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The San Diego business owner described scenes that resembled a gritty crime thriller, with pimps playing loud music in cars while prostitutes walked the streets in high heels. When the women find a john, they drive to a local hotel or around the block if the john’s request is “something that can be done quicker.”

“It is the residents who feel this the most. There are children who have to step over byproducts. Parents need to explain to children why there are two at 7:30 a.m. when they go to school. “Women in G-strings were shaking their butts, showing their breasts and trying to stop vehicles,” the business owner said.

A woman stands on the streets of San Diego in high heels and a skimpy outfit. (Fox News Digital)

With clocks set to go back an hour next month, the business owner predicted the situation will “get worse and worse” as more prostitutes take to the streets.

The business owner stressed that police’s hands are tied when it comes to deterring crime, arguing that politicians in the city have taken a hands-off approach. City Council member Vivian Moreno has not personally visited local businesses to listen to their concerns, the business owner said, while Democratic Mayor Todd Gloria has said “not a word” about the issue to the business owner or others in the area.

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“I have never seen anyone from the local councilor’s office contact anyone in this neighborhood. Come over and try to say, ‘Hey, we’re trying to help. How can we put some resources in, like maybe some extra lights? Maybe a few extra cameras?’” the business owner said.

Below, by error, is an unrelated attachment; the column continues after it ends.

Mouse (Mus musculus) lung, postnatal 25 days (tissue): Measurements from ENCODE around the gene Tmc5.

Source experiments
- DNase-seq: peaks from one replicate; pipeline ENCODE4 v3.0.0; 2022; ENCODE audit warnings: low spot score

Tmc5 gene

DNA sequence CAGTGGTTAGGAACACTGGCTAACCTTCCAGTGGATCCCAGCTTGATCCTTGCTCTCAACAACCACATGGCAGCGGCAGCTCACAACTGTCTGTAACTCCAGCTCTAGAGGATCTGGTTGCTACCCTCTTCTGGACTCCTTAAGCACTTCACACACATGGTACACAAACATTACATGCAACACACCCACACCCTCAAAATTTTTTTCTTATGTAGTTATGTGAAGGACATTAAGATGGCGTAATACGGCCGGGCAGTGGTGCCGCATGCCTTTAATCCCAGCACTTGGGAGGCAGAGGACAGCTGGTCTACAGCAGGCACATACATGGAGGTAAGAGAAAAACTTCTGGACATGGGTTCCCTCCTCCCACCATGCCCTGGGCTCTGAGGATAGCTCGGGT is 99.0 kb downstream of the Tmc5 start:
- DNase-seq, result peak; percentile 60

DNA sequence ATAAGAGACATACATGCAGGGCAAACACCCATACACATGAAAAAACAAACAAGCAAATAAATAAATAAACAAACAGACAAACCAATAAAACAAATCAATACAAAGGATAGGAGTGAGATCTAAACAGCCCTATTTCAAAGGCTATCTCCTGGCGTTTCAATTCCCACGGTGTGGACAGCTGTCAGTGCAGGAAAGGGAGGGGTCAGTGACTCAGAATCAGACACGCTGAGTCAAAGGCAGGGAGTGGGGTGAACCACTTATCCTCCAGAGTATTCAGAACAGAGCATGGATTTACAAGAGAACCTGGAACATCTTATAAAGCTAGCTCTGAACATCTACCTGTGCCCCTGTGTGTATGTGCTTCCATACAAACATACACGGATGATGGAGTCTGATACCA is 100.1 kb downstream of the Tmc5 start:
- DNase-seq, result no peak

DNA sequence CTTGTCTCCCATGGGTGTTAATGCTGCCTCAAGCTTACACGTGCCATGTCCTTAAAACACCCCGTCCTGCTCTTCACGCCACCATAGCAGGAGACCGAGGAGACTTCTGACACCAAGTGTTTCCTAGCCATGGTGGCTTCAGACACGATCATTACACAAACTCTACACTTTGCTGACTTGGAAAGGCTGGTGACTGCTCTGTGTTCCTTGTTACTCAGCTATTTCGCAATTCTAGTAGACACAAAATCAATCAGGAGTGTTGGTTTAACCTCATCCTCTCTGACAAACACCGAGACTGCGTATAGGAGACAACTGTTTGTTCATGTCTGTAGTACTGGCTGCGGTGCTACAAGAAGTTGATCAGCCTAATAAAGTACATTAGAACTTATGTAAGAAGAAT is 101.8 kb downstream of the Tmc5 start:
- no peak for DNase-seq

“Mayor Gloria visited the area and spoke publicly about the issue,” the mayor’s office told Fox News Digital on Tuesday. The office also noted that police have conducted undercover operations, including one earlier this year that resulted in 48 arrests in San Diego County.

“The criminals brought down as part of this operation abused and exploited women for their own gain,” Gloria said at a news conference after the sting operation this year. “We will continue to disrupt these criminal activities that seek to harm those in our communities.”

The San Diego skyline at night from Centennial Park in Coronado, California (Christopher A. Jones via Getty Images)

San Diego Police Chief David Nisleit told local media this month that SB 357’s impact on crime was “all predictable.”

“It was all predictable. We saw shootings down there. We’ve seen stabbings,” Nisleit told 10 News. “Part of the foreseeable consequences of this very bad bill is that a community is now affected. She doesn’t feel safe in her own homes.”

AS CALIFORNIA POLICE FIGHT rampant prostitution, Johns lines up as if they were at a “fast food drive-thru” joint.

Local media attention has made traffic in the area even worse, as out-of-town johns get wind of San Diego’s sex workers.

A woman in San Diego who appears to be wearing only her underwear. (Fox News Digital)

“Every time we get a local news report, traffic increases. The prostitutes don’t disappear. It’s not like we’d rather hide away for a while.” “We’re getting extra traffic because out-of-town punters are now realizing, ‘Hey, look what we can do,’” the business owner said.


He hopes the law will be repealed, especially when local leaders visit the area to see firsthand how residents and business owners fear for their safety and are forced to spend more on security systems or even clean up vomit and feces from the streets .

According to a business owner, prostitution problems in San Diego have increased since controversial SB 357 made headlines in California. (Fox News Digital)

The business owner is now even warning customers about the problem and sending employees to meet some customers who are hesitant to travel to the prostitution hotspot.


Fox News Digital reached out to Newsom’s office and Councilman Moreno but received no comment regarding SB 357 and prostitution issues in San Diego.